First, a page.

The Parents' Jury encourages parents to advocate at a local level for activity friendly communities that readily support active living and family recreation. Active living is an essential part of a healthy lifestyle for children and adults.
In 2011, the Australian Institute of Health and Wellbeing found that our surroundings can influence our physical health and mental wellbeing through a variety of channels; health and wellbeing may be affected in both positive and negative ways. Humans, through their intervention in the environment, can play a vital role in exacerbating or reducing health risks.
For the 2008 Activity Friendly Communities Campaign, The Parents' Jury prepared some information on how you can create change in your community and steps you can take to support active living.
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There are many ways that parents can get involved at a local level and advocate for a more activity friendly community for their children.
Your child's school and the promotion of active transport is a great place to start as an advocate. Take a hard critical look around the school and its surrounds and ask yourself the following questions:
- Are there footpaths and cycle paths coming from all directions to the school?
- Can children arrive by foot or cycle and enter the school safely away from the car traffic?
- Are there pedestrian crossings positioned on all roads close to the school?
- Do all main crossings have a supervisor in the morning and afternoon?
- Does the school provide plenty of cycle racks?
- Does the school actively encourage children to walk or cycle to school, and deter them from coming by car?
If the school is not doing its best to promote the use of active transport to the children you should consider discussing the points above with the school principal either in person or by writing a letter. Click here to download a sample letter to the school principal (Microsoft Word document).
To assess the activity friendly qualities of your local community you can use The Parents Jury's Active Community Checklist (online version | printable version (PDF 360kB)). By checking the attributes your community does or doesn't have you can gauge how proactive your council is and what still needs to be done to improve the environment and encourage active residents.
Parent advocates can put pressure on their local council to create a more activity friendly community. Write to your mayor and local council about aspects of your neighbourhood that don't meet the Active Community Checklist. Explain the importance of activity friendly communities and demand better infrastructure to support your children's active living lifestyle. Click here to download a sample letter to the council (Microsoft Word document).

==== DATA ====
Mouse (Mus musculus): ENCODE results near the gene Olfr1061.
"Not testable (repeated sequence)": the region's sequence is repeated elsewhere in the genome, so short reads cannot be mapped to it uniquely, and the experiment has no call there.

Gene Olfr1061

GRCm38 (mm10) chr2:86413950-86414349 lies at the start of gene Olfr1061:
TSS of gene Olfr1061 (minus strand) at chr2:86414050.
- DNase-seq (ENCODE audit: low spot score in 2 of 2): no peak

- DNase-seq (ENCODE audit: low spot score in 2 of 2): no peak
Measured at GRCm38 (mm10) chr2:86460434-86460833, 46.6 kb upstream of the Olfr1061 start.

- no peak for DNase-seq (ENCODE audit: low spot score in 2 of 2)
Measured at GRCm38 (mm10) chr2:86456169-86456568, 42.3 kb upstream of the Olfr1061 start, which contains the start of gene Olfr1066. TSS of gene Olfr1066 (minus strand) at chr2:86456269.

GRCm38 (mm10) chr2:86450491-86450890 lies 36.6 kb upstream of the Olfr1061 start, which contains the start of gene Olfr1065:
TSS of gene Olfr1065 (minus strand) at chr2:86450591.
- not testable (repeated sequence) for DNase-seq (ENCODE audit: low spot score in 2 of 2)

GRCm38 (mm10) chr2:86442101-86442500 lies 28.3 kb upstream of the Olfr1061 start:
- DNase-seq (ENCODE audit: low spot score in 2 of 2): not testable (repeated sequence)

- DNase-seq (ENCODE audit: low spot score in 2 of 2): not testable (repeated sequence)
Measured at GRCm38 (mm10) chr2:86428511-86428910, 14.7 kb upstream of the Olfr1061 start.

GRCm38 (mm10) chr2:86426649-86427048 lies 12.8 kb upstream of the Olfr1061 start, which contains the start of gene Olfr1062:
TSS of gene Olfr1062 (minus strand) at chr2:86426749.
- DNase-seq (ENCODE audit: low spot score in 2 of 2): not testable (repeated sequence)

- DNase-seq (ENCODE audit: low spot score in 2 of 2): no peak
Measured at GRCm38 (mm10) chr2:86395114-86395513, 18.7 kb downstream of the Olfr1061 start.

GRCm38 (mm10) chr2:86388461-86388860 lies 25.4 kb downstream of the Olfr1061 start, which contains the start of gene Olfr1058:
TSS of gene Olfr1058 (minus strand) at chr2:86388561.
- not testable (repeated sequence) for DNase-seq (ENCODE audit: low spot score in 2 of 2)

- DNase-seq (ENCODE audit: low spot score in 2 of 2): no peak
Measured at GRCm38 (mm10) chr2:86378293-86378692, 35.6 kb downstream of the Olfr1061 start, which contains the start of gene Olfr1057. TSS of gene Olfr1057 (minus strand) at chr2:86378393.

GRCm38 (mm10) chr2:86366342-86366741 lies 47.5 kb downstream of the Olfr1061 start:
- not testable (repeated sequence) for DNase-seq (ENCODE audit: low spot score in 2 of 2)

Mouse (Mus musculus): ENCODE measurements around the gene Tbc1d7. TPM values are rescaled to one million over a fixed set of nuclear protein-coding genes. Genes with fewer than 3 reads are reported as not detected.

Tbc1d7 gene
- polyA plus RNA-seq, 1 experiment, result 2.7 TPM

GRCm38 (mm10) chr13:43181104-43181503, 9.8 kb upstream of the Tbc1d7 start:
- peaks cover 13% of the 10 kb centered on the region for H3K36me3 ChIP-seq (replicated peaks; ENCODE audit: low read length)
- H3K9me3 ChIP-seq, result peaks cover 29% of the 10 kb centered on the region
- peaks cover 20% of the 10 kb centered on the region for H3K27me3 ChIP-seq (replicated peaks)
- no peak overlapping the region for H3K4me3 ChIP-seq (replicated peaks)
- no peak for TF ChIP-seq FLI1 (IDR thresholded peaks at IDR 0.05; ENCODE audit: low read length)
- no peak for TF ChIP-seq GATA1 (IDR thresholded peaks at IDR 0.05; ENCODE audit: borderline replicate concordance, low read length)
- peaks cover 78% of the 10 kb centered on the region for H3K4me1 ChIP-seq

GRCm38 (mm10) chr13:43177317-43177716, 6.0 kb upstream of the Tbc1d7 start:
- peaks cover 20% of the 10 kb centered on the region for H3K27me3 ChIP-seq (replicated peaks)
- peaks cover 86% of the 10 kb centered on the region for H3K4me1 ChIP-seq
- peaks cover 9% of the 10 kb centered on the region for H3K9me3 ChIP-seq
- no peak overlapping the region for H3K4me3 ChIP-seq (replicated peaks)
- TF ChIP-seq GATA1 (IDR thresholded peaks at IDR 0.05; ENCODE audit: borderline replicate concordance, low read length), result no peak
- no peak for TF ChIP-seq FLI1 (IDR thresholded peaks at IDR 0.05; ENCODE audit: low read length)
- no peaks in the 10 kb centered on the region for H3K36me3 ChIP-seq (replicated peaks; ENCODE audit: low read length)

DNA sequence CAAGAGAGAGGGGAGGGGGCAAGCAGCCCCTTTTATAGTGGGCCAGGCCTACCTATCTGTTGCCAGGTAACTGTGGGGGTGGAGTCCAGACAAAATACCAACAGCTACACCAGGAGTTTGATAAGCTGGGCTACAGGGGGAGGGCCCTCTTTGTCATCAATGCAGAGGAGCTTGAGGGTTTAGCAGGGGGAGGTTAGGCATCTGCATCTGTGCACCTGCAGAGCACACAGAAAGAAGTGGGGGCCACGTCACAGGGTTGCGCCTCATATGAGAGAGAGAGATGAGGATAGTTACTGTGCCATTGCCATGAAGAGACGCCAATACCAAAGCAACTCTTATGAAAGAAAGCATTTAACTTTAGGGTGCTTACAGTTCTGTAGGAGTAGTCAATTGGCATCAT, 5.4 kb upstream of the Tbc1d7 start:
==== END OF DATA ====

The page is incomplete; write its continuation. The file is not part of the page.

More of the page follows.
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One of the best ways to encourage your children to be active is to get out and be active with them. Most children love to spend time with their family walking, cycling, playing, and generally being out of the house and doing things together. There are health benefits for every member of the family by being more active every day. There are also many emotional and psychological benefits of being active as a family together. You will have plenty of time to talk about what is going on in your lives and it is a great opportunity to have lots of fun.
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There are many different ways for your children to have an active lifestyle. Here are our top suggestions to encourage your children to be more physically active everyday.
- Park the car a little further away from the shops and walk with your children. Alternatively, leave the car at home and walk instead.
- Take regular family weekend walks in the bush, the park or by a local river, and / or set aside time at least once a week to go for a family walk before dinner.
- Play outside on bikes, running around, climbing trees and playing with the dog. Encourage your children to take the dog for a walk every day.
- Have a picnic and take a bat and ball, frisbee, kite or a cricket set with you and play a game with your children. Invite some friends to make it even more fun.
- Enrol your children in a dance class that appeals to them such as hip hop, tango, salsa, or jazz.
- Help your children learn a new active skill such as hula hooping, golf, bowling or badminton.
- Get involved in the school working bee and make sure your children come too.
- Start a veggie patch and get the whole family working in the garden.
- Go camping for your family holiday or a weekend away.
- Set up soccer goals in the garden and let the kids kick a ball around
And some rainy day ideas:
- Set up an obstacle course inside the house. Time the children with a stop-watch for them to better their last time.
- Play musical statues and musical chairs.
- Play hide and seek inside the house.
- Play with soft balls inside the house.
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